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Puente Fred Hartman

Otro: Puente Baytown

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Récord: 4000 m

Récord de Anchura de Vano: 381 m

Tipo: Puentes

Categoría: Atirantados



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Continente: América

País: Estados Unidos

Localización: Houston Ship Channel, Harris County, south of Baytown, Texas and north of La Porte, Texas

Año: 1995

Estado: Terminado

Descripción:Fred Hartman Bridge

Texas 146, La Porte, Texas, La Porte 77571

An elegant misfit in the brutal world of Houston transportation, the Fred Hartman bridge gracefully carries traffic up and over the Houston Ship Channel between the cities of La Porte and Baytown. A recent addition to the area, it stands proudly on par with the great cable-stay bridges of the world including the more relaxed, but still pioneering, Erasmusbrug in Rotterdam. Two sets of steel-reinforced concrete diamonds carry two separate bridge decks of Texas 146 to a height of 178 feet that keeps them away from the traffic of the busy seaport. The towers are each 440 feet tall, and the bridge itself is 1,250 feet long, though the approach ramps make it seem much longer. Photographing the bridge can be difficult because of the lack of access roads and the marshy terrain in the area. The only way to really appreciate this bridge and its yellow diamonds is to have someone else drive you over it.

Quick Facts

Construction start: 1986

Construction finish: 1995

Designed by: District 12 of the Texas Department of Highways and Public Transportation

Cost: $117,500,000

Type: Bridge

Maximum Height: 440 feet / 134 meters

Maximum Length: 1250


The Fred Hartman Bridge replaced the Baytown-La Porte Tunnel, which replaced the Morgans Point Ferry. A $17.5 million plan was put together to have the tunnel was sealed, its tube floated in three sections 30 miles off the coast of Galveston Island, and sunk to form an artificial reef. That plan was cancelled in 1997 because of insurance costs and the inconvenience of closing the Houston Ship Channel during transport. Instead, the tunnel was demolished in place.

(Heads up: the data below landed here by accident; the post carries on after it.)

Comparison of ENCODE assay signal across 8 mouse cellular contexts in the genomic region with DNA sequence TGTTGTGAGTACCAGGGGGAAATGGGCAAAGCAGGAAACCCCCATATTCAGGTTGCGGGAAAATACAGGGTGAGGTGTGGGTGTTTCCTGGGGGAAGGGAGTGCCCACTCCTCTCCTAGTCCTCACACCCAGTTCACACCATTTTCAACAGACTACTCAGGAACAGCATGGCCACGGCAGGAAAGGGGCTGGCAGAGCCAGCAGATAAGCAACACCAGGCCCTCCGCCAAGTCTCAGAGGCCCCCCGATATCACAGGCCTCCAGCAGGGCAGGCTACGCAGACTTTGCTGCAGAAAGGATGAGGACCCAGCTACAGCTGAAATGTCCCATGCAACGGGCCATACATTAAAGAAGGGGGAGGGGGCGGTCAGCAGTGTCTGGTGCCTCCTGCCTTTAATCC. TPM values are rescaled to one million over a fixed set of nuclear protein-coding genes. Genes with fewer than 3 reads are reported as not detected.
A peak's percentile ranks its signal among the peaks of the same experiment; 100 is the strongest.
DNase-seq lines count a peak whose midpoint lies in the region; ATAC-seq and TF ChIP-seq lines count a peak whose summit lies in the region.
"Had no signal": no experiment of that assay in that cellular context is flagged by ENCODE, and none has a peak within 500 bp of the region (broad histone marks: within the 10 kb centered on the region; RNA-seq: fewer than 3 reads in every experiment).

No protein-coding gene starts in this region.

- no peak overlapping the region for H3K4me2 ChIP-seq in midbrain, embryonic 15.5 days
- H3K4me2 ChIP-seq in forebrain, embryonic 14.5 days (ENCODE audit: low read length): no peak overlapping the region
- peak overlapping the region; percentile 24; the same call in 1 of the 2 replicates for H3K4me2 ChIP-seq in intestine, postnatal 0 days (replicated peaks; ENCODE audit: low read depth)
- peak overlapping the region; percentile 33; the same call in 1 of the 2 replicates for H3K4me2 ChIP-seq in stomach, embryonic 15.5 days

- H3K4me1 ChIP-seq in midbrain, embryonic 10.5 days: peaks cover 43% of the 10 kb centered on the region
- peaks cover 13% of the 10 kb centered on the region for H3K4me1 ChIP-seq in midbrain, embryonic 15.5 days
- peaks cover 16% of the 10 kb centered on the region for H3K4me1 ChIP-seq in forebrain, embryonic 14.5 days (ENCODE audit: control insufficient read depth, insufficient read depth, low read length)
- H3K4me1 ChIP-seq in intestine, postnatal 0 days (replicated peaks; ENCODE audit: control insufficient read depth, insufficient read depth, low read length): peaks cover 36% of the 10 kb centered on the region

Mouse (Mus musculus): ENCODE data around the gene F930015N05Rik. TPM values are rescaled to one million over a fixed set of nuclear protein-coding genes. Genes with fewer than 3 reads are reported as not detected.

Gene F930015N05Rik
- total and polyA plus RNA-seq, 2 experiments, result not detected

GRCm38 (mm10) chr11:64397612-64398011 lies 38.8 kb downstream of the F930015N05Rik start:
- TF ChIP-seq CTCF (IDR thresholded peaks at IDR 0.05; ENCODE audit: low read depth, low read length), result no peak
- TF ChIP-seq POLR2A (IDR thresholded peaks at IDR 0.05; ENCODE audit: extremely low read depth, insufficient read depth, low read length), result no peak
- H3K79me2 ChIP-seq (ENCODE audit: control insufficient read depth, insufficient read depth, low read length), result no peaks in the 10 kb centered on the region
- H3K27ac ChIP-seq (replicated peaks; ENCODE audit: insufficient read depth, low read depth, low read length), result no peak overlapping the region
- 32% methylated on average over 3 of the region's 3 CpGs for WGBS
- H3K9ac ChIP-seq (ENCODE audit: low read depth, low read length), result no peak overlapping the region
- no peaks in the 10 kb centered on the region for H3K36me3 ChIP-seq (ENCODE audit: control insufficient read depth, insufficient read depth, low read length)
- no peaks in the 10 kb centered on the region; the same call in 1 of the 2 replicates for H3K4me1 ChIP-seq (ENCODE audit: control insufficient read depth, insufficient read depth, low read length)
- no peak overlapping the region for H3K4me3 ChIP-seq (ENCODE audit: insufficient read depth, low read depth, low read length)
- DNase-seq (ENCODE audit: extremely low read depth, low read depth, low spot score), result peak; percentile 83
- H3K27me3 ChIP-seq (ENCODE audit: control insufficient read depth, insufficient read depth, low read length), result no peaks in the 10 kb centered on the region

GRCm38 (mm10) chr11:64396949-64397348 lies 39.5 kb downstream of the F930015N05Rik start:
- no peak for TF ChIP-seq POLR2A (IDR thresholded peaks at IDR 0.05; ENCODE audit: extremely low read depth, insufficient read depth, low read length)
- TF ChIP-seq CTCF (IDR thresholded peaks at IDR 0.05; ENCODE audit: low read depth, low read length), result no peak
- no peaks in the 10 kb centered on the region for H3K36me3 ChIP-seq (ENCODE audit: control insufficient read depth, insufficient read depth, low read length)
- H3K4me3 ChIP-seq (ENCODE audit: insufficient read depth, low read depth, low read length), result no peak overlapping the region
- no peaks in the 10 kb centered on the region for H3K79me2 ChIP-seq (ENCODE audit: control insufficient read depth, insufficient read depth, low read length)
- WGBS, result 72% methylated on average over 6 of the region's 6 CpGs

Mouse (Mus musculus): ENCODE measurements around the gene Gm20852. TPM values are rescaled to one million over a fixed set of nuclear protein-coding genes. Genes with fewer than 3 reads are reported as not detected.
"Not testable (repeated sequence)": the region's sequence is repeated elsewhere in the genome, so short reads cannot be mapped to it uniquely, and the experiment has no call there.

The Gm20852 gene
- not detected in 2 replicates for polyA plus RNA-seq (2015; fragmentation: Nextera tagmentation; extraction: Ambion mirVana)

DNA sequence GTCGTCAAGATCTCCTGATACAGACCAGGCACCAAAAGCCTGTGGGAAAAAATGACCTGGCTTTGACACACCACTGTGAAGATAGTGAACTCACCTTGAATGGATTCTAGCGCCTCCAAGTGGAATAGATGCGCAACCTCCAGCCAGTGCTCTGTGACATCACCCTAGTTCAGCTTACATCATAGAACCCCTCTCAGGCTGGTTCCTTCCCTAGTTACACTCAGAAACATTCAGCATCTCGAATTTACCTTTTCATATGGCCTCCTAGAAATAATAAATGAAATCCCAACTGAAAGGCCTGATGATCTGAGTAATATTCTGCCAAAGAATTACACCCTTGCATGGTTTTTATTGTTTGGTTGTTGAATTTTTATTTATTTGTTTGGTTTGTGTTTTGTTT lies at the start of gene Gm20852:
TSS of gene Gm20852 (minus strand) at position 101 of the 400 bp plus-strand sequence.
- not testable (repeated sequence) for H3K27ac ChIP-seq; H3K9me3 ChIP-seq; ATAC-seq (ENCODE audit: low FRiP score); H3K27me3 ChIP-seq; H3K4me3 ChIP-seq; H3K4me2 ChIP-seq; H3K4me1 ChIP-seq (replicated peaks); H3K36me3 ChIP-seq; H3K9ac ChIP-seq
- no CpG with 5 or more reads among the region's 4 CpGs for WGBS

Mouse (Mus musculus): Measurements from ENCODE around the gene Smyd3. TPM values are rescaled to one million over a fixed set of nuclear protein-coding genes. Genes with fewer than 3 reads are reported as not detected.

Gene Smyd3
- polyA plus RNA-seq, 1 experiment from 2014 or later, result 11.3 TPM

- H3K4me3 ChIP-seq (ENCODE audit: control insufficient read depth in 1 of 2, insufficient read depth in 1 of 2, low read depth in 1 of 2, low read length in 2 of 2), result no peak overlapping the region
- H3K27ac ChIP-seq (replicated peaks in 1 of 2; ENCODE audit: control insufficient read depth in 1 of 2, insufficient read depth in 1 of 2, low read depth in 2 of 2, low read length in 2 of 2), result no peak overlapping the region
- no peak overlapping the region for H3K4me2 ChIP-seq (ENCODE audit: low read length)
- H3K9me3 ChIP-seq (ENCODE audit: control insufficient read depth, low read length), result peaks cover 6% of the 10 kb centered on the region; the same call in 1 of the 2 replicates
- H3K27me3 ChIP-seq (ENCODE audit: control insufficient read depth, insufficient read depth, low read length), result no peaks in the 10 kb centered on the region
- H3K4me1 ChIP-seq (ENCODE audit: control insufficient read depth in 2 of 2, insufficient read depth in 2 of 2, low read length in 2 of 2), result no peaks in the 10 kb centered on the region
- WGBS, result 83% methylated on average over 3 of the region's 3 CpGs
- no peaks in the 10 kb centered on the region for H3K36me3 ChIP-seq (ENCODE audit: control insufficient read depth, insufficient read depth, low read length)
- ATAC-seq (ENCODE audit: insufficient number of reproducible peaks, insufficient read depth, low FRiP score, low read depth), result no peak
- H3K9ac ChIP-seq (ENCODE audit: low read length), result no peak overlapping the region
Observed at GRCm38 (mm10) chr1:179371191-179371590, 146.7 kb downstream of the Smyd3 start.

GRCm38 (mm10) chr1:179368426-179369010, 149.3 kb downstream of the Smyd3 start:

Fred Hartman Bridge

Baytown, LaPorte, Texas

When the Fred Hartman Bridge opened in 1995, it eliminated a restrictive tunnel under the Houston Ship Channel and alleviated years of stress for countless frustrated drivers. It was also an aesthetic success, providing a new and exciting signature span for Texas. Today, it is one of the world’s most well-known cable-stayed bridges, accommodating 200,000 vehicles per day.

URS developed the unique, award-winning double-diamond towers that stand as tall as a 45 story building yet efficiently resist hurricane winds. The cable-stayed main span unit is 2,475 feet long – the length of eight football fields – and allows eight lanes of traffic to smoothly flow 175 feet over the Houston Ship Channel.

The Fred Hartman Bridge

Fred Hartman Bridge - photo by Bert Marshall

The bridge, named for Fred Hartman (1908-1991), the editor and publisher of the Baytown Sun from 1950 to 1974, is the longest cable-stayed bridge in Texas, and one of only two such bridges in the state, the other being the Veterans Memorial Bridge in Orange County, Texas. The construction cost of the bridge was $117.5 million.

Length 13,200'

Span 1,250'

Height 178'

Magnificent beautiful structure.

Built 1986-1995 Opened 9-27-1995

The Fred Hartman Bridge or Baytown Bridge is a cable-stayed bridge in the U.S. state of Texas,[2] spanning the Houston Ship Channel. The bridge carries 2.6 miles (4 km) of State Highway 146, between the cities of Baytown, Texas and La Porte, Texas[2] [3] (east of Houston). It is expected to carry State Highway 99, the Grand Parkway when it is completed around Houston.[citation needed]


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Inserción: 2015-01-28 14:10:29


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